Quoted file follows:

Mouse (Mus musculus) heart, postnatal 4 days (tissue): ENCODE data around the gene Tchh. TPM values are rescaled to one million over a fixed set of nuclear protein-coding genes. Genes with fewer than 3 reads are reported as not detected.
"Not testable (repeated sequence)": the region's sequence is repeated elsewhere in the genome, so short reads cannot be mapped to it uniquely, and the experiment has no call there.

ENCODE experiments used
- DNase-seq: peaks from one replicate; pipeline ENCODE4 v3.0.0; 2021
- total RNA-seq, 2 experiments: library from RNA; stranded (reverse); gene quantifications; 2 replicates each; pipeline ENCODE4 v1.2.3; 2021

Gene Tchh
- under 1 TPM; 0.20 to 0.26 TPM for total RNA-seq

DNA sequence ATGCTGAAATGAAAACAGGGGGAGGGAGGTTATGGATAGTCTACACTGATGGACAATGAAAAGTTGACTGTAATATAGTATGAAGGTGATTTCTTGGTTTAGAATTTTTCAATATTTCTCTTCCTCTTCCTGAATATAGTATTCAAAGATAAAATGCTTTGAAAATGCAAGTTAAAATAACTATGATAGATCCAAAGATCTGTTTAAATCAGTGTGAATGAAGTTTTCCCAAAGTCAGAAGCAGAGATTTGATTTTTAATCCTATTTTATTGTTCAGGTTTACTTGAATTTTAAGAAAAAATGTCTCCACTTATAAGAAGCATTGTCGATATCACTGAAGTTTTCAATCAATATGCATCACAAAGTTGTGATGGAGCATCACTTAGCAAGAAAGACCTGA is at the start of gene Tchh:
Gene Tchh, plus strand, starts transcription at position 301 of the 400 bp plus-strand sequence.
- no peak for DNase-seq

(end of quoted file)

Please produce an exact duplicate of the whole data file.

Mouse (Mus musculus) heart, postnatal 4 days (tissue): ENCODE data around the gene Tchh. TPM values are rescaled to one million over a fixed set of nuclear protein-coding genes. Genes with fewer than 3 reads are reported as not detected.
"Not testable (repeated sequence)": the region's sequence is repeated elsewhere in the genome, so short reads cannot be mapped to it uniquely, and the experiment has no call there.

ENCODE experiments used
- DNase-seq: peaks from one replicate; pipeline ENCODE4 v3.0.0; 2021
- total RNA-seq, 2 experiments: library from RNA; stranded (reverse); gene quantifications; 2 replicates each; pipeline ENCODE4 v1.2.3; 2021

Gene Tchh
- under 1 TPM; 0.20 to 0.26 TPM for total RNA-seq

DNA sequence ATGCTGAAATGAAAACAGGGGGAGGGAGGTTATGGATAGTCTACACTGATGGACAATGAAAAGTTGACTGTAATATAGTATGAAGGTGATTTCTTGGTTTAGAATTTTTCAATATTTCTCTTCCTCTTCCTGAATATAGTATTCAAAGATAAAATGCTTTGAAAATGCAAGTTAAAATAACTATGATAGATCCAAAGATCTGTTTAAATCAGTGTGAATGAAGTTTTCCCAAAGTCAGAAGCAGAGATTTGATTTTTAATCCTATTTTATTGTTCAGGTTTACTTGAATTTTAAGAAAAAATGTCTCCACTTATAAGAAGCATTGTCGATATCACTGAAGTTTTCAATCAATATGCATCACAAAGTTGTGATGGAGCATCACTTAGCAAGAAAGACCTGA is at the start of gene Tchh:
Gene Tchh, plus strand, starts transcription at position 301 of the 400 bp plus-strand sequence.
- no peak for DNase-seq